Postcapitalism: A Guide to Our Future

Postcapitalism: A Guide to Our Future

We know that our world is undergoing seismic change―but how can we emerge from the crisis a fairer, more equal society?

Over the past two centuries or so, capitalism has undergone profound changes―economic cycles that veer from boom to bust―from which it has always emerged transformed and strengthened. Surveying this turbulent history, Paul Mason’s Postcapitalism argues that we are on the brink of a change so big and so profound that this time capitalism itself, the immensely complex system within which entire societies function, will mutate into something wholly new.

At the heart of this change is information technology, a revolution that is driven by capitalism but, with its tendency to push the value of much of what we make toward zero, has the potential to destroy an economy based on markets, wages, and private ownership. Almost unnoticed, in the niches and hollows of the market system, swaths of economic life are beginning to move to a different rhythm. Vast numbers of people are changing how they behave and live, in ways contrary to the current system of state-backed corporate capitalism. And as the terrain changes, new paths open.

In this bold and prophetic book, Mason shows how, from the ashes of the crisis, we have the chance to create a more socially just and sustainable economy. Although the dangers ahead are profound, he argues that there is cause for hope. This is the first time in human history in which, equipped with an understanding of what is happening around us, we can predict and shape the future.

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3 thoughts on “Postcapitalism: A Guide to Our Future”

  1. Jedwardian says:
    22 of 24 people found the following review helpful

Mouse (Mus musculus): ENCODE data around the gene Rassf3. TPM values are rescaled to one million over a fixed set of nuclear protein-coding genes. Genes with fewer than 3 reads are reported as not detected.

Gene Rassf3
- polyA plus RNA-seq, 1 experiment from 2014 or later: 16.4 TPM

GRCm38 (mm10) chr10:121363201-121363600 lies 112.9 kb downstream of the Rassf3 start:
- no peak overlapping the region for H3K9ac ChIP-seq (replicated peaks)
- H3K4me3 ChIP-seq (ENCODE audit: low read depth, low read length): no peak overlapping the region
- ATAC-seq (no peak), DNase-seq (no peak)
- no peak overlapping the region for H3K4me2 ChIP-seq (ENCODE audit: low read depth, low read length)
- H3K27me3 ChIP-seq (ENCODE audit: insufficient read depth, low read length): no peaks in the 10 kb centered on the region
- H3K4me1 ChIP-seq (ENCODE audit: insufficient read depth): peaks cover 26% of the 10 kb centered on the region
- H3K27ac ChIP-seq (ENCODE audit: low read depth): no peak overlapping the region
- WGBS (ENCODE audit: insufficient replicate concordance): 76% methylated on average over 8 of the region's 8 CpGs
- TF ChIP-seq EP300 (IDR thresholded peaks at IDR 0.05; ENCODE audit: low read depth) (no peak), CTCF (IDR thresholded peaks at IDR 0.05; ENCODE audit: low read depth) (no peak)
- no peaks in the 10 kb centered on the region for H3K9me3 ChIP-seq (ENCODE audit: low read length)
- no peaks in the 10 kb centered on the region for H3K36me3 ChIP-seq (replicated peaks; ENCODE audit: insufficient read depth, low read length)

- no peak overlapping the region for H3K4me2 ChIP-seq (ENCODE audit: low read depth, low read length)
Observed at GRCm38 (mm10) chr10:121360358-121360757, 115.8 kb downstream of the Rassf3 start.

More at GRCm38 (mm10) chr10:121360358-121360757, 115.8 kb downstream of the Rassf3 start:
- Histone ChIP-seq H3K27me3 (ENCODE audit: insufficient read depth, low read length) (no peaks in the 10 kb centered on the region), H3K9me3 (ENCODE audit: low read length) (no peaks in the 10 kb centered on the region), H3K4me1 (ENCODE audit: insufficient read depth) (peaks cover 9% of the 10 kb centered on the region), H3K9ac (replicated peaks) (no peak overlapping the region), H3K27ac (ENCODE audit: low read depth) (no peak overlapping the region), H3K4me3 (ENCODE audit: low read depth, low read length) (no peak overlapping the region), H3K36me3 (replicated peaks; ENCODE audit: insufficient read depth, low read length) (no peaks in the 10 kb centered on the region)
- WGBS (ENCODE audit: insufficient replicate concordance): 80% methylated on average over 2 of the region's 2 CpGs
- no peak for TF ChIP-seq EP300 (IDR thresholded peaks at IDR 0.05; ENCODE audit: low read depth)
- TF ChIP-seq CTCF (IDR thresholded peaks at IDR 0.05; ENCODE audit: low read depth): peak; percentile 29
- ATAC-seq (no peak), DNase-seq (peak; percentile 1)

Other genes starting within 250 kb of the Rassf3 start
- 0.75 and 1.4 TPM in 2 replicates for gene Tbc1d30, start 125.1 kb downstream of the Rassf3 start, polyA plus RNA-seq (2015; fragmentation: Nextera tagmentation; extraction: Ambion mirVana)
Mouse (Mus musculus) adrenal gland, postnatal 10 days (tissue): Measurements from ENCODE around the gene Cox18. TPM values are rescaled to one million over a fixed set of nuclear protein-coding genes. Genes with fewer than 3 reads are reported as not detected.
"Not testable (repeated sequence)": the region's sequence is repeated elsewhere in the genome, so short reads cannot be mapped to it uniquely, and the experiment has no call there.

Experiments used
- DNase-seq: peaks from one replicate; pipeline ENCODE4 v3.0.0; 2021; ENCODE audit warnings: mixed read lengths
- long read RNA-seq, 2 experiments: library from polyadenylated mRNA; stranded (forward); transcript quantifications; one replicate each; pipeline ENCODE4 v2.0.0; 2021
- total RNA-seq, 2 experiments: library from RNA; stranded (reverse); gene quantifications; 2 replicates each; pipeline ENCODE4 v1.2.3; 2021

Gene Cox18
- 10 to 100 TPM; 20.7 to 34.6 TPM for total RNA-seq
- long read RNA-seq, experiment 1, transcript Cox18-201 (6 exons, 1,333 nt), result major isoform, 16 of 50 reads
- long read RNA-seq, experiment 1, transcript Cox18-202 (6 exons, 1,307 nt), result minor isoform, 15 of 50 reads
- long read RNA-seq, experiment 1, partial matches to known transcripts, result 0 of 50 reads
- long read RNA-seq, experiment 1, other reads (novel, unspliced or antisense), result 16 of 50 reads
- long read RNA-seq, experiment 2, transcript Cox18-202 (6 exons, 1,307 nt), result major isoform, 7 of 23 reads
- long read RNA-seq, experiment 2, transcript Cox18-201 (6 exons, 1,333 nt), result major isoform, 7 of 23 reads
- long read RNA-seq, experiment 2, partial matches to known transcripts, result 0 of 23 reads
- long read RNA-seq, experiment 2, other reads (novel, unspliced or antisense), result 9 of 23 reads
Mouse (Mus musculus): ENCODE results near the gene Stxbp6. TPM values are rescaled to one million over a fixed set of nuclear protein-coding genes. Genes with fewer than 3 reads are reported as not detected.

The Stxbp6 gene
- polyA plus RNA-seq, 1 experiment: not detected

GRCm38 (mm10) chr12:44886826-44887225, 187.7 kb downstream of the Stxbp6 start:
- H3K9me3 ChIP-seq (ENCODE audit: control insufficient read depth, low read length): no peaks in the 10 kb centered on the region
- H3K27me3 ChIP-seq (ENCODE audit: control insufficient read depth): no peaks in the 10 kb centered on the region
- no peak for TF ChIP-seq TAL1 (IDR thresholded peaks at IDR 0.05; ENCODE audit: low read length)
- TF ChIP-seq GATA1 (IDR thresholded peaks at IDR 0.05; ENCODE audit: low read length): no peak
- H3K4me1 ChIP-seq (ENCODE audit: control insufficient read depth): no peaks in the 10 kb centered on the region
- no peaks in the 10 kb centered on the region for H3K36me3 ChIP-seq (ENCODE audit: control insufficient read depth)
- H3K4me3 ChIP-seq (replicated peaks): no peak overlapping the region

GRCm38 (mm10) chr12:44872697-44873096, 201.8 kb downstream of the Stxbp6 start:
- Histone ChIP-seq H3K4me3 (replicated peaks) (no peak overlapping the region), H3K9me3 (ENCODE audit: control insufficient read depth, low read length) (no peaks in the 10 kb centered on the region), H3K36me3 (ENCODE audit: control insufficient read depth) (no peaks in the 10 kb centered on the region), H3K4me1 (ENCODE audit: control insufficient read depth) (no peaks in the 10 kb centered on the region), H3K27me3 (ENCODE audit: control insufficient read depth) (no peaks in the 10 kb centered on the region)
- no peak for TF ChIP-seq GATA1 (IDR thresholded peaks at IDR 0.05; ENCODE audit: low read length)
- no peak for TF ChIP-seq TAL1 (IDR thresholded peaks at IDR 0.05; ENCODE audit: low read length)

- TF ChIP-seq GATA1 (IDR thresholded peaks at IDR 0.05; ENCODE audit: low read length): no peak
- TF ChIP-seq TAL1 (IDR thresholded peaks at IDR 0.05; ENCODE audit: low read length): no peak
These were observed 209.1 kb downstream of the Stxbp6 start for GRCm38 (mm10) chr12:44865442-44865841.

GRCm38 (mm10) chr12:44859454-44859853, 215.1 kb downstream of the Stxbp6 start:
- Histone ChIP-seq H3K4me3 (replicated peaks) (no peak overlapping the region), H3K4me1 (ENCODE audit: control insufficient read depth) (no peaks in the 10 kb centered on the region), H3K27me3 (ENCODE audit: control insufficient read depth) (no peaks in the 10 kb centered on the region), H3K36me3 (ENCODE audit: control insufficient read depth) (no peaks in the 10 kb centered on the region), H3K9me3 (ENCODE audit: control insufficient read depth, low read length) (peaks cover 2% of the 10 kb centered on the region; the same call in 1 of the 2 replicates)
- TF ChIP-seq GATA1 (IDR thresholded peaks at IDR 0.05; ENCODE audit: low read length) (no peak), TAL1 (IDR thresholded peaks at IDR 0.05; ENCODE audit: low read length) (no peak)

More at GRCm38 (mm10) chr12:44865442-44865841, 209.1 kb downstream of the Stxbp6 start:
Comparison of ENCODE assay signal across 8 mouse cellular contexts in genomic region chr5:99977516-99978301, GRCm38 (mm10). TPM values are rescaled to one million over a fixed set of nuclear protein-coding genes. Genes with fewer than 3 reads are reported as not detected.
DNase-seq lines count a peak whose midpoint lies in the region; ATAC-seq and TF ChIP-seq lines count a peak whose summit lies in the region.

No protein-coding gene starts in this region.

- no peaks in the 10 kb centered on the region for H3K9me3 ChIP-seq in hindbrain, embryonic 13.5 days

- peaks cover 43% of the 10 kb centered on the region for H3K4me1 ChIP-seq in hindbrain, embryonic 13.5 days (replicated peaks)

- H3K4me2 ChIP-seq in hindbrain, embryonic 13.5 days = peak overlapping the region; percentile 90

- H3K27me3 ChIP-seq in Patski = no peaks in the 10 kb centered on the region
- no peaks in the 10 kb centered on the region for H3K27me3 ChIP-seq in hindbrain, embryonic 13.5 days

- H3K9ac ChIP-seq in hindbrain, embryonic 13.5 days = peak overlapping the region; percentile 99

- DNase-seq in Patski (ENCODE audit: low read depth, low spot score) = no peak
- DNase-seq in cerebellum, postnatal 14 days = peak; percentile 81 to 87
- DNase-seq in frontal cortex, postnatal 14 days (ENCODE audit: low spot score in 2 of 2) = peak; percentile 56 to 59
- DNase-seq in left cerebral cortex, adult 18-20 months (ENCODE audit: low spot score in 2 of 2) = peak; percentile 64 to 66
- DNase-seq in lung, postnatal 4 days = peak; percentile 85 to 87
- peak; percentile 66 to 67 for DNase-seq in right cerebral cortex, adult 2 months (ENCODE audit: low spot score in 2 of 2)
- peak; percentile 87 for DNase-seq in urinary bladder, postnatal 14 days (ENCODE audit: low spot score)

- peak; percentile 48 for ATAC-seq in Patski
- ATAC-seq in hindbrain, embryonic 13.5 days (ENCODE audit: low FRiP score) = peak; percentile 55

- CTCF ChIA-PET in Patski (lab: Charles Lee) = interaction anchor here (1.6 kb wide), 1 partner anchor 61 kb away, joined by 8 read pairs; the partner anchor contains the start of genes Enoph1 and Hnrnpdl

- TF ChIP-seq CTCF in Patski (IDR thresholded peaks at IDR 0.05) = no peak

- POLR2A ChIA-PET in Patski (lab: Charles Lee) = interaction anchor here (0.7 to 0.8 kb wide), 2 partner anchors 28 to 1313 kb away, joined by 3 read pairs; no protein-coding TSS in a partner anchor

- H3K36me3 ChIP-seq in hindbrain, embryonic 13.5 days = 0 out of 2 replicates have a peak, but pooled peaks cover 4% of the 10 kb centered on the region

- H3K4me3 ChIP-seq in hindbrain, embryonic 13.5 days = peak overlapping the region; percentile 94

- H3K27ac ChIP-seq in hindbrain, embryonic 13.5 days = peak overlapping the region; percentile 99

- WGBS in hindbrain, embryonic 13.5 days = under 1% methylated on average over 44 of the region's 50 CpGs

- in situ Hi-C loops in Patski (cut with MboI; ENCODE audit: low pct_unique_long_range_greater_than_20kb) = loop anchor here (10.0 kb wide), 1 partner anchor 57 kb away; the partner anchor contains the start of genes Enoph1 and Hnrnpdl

5.0 out of 5 stars
    A Brave New World? – Post Capitalism, October 10, 2015
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    A very insightful tour through capitalisms various incarnations as it fought its way to stay ahead of labours push for a fair share of the cake. However, the brave new world of information technology, with its vast store of virtually free information, is making it harder and harder for capitalism to create and sustain new “business models”. Are we heading into a world where the cost of producing, through use of robotics in combination with information technology will continue on a downward trajectory and if so will this mean that in order to sustain outlets for products and services capitalism will have to think the unthinkable and allow an unconditional income for all which is not tied to work? Paul explores all this stuff in an interesting, informative and entertaining way.
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  2. Veronica Dale says:
    7 of 7 people found the following review helpful
    5.0 out of 5 stars
    “Ripped from the headlines!”, May 6, 2016
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    This review is from: Postcapitalism: A Guide to Our Future (Hardcover)
    “It hooked me at the first page!” “Ripped from the headlines!” “I couldn’t put it down!”
    Hey wait a minute. Isn’t this supposed to be a review of an economics book? It is, and for me all those exclamations are true. In spite of the fact that I usually think economics is opaque and boring, I found this book to be positively riveting.

    Like a lot of people, I’m worried about what’s going on in today’s world. The Arab Spring never bloomed; Occupy Wall Street petered out; the upcoming US election seems mired in chaos. We’re supposed to have recovered from the 2008 recession, but most new jobs can’t pay the bills. Every year breaks a record for world’s hottest, but certain political and corporate leaders still deny the existence of man-made climate change. Our population is getting older, poorer, and deeper in debt. What to do about the rising number of immigrants threatens many nations. So when Diane Rehm interviewed Paul Mason about his book, I decided to buy it. I wanted to hear more about his take on why we’re in this situation and what we can do about it.